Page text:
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Government's ignorance questioned in al-Bashir debacle

A judge says criminal prosecution should be considered for those responsible for breaching the court order.

FILE: Sudanese President Omar al-Bashir. Picture: AFP.

JOHANNESBURG - The High Court in Pretoria has questioned government's alleged ignorance about Omar al-Bashir's departure from the country and suggested that the court was in fact misled to facilitate his discreet exit.

Gauteng Judge President Dunstan Mlambo was commenting on what the court considers a clear breach of a court order.

He was handing down reasons for his order last week, which stated that South Africa was bound by its obligations to the International Criminal Court.

LISTEN: Omar al-Bashir saga: 'SA only has itself to blame'

Judge Mlambo says on the morning that al-Bashir left, government provided no explanation for filing its affidavit nearly two and a half hours later than the agreed upon time.

"The lack of an explanation for the lateness is particularly significant as the answering affidavit only consisted of 24 typed pages."

He says the government's advocate then assured the court that al-Bashir was still in the country while it later emerged he had already left.

"How is it possible that the Sudanese plain would take off without the respondents knowing whether president al-Bashir was on board or not."

The court has found that government's reliance on local diplomatic immunity laws to shield the Sudanese president from arrest was ill-conceived and misguided.

Judge Mlambo says the Rome Statute gives effect to International Human Rights Law in South Africa.

Mlambo says cabinet's decision and subsequent government notice affording al-Bashir immunity had no legal effect.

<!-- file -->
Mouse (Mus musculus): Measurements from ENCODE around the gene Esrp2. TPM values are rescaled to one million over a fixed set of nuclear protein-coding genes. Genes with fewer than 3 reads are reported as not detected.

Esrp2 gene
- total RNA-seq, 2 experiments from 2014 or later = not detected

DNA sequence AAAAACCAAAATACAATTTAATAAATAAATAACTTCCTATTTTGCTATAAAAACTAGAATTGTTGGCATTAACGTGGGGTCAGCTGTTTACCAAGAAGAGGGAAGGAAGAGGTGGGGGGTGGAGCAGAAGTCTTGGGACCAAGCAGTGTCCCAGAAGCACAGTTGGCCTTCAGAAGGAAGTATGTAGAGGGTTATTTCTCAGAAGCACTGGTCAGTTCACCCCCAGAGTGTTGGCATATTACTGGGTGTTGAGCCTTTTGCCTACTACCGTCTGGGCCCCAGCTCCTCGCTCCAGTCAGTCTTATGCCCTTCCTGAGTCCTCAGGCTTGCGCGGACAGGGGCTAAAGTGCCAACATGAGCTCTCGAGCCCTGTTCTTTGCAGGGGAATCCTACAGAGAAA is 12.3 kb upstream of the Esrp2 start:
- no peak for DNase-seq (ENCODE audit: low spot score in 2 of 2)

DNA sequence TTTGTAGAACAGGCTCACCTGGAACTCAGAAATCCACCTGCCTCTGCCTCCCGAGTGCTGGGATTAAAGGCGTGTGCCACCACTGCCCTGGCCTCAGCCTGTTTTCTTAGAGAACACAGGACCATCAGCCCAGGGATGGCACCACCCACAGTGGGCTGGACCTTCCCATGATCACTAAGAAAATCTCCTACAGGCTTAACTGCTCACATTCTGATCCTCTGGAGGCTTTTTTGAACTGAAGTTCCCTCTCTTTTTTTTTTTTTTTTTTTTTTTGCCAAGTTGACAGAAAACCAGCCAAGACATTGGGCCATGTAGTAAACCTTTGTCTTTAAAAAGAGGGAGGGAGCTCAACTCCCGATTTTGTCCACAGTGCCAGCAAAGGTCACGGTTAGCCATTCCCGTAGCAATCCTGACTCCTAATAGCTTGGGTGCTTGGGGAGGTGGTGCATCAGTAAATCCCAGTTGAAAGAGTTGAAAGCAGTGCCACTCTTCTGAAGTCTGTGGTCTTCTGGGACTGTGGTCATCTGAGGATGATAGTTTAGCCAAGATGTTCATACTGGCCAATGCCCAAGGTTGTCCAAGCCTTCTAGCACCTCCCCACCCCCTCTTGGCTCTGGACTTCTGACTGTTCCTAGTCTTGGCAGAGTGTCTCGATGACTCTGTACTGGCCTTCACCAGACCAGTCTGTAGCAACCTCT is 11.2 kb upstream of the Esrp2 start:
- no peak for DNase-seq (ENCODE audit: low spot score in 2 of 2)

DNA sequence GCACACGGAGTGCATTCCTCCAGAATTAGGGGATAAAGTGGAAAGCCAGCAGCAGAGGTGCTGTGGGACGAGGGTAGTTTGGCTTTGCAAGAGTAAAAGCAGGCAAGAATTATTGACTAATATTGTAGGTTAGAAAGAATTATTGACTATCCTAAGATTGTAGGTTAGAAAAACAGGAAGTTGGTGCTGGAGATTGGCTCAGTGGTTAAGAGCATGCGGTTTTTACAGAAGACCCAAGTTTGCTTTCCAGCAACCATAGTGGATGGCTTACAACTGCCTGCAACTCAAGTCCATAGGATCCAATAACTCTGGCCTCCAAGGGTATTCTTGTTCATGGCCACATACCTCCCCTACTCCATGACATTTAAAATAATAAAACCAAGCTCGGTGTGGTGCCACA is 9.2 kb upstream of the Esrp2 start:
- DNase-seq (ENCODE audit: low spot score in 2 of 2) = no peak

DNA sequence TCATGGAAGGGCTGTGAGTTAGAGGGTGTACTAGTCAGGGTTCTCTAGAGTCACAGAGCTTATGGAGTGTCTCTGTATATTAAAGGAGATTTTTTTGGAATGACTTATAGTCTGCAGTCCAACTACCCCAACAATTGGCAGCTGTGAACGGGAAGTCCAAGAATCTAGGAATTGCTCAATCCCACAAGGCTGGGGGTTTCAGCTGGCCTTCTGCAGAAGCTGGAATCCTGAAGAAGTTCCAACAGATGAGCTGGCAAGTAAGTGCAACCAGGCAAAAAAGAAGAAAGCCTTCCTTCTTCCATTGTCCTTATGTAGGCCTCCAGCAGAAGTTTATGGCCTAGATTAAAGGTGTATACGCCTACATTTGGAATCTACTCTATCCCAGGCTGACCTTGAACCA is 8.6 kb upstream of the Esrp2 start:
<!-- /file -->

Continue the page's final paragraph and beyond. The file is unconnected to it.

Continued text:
Media impact of South Africa's failure to arrest Omar Al-Bashir.

The judge president says criminal prosecution should be considered for those responsible for breaching the court order.

"For this reason we also find it prudent to invite the National Director of Public Prosecutions to consider whether criminal proceedings are appropriate."

Mlambo has also issued a stern warning to government that it is undermining democracy when it ignores court orders.

He says South Africa as a constitutional democracy is grounded in the rule of law.

"If the state, an organ of state or a state official does not abide by court orders the democratic edifies will crumble stone by stone until it collapses and chaos ensues."

Media impact of South Africa's failure to arrest Omar Al-Bashir.

The judge added that undermining the courts is a direct threat to democracy.

"A democratic state based on the rule of law cannot exist or function if the government ignores its constitutional obligation and fails to abide by court orders."

LISTEN: Mantashe: Heads of state aren't arrested at UN, why must AU be different

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